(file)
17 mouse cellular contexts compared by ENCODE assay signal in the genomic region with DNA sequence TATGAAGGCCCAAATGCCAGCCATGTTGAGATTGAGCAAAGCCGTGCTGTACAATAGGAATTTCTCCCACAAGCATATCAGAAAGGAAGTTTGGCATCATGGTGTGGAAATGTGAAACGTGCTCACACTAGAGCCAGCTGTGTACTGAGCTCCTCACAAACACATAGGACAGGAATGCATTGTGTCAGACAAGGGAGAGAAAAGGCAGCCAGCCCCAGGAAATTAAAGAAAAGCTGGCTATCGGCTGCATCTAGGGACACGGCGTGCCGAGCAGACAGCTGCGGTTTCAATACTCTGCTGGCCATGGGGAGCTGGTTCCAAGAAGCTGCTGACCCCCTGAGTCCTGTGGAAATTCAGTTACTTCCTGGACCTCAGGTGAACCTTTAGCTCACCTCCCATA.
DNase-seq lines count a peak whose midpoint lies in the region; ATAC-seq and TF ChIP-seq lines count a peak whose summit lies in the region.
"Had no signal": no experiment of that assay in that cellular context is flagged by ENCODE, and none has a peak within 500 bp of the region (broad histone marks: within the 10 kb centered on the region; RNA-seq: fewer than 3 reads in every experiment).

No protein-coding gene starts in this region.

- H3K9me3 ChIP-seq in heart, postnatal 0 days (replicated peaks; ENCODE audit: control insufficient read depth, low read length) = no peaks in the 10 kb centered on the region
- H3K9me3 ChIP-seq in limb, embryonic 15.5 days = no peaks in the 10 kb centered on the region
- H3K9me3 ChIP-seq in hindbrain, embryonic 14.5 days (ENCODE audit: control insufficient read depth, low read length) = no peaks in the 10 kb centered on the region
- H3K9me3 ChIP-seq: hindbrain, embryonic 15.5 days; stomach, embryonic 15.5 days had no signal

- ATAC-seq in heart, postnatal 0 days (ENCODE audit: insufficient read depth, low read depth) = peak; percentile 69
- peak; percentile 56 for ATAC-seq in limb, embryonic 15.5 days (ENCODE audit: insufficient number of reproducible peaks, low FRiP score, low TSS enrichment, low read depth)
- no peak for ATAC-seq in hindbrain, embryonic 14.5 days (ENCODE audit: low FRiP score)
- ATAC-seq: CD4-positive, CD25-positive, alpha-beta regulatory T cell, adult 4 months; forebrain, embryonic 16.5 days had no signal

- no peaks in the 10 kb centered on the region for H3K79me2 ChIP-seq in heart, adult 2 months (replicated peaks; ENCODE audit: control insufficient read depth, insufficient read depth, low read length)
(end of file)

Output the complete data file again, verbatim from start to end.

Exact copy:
17 mouse cellular contexts compared by ENCODE assay signal in the genomic region with DNA sequence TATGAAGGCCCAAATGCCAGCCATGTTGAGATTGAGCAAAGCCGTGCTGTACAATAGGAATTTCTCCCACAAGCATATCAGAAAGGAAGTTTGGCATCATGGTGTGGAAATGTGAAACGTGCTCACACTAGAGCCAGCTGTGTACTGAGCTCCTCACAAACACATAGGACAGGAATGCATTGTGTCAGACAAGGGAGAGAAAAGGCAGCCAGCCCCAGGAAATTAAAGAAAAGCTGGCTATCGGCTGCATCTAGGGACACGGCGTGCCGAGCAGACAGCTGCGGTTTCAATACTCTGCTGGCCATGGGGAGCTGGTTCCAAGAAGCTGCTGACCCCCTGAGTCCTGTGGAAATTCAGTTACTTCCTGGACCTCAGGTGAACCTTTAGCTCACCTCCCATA.
DNase-seq lines count a peak whose midpoint lies in the region; ATAC-seq and TF ChIP-seq lines count a peak whose summit lies in the region.
"Had no signal": no experiment of that assay in that cellular context is flagged by ENCODE, and none has a peak within 500 bp of the region (broad histone marks: within the 10 kb centered on the region; RNA-seq: fewer than 3 reads in every experiment).

No protein-coding gene starts in this region.

- H3K9me3 ChIP-seq in heart, postnatal 0 days (replicated peaks; ENCODE audit: control insufficient read depth, low read length) = no peaks in the 10 kb centered on the region
- H3K9me3 ChIP-seq in limb, embryonic 15.5 days = no peaks in the 10 kb centered on the region
- H3K9me3 ChIP-seq in hindbrain, embryonic 14.5 days (ENCODE audit: control insufficient read depth, low read length) = no peaks in the 10 kb centered on the region
- H3K9me3 ChIP-seq: hindbrain, embryonic 15.5 days; stomach, embryonic 15.5 days had no signal

- ATAC-seq in heart, postnatal 0 days (ENCODE audit: insufficient read depth, low read depth) = peak; percentile 69
- peak; percentile 56 for ATAC-seq in limb, embryonic 15.5 days (ENCODE audit: insufficient number of reproducible peaks, low FRiP score, low TSS enrichment, low read depth)
- no peak for ATAC-seq in hindbrain, embryonic 14.5 days (ENCODE audit: low FRiP score)
- ATAC-seq: CD4-positive, CD25-positive, alpha-beta regulatory T cell, adult 4 months; forebrain, embryonic 16.5 days had no signal

- no peaks in the 10 kb centered on the region for H3K79me2 ChIP-seq in heart, adult 2 months (replicated peaks; ENCODE audit: control insufficient read depth, insufficient read depth, low read length)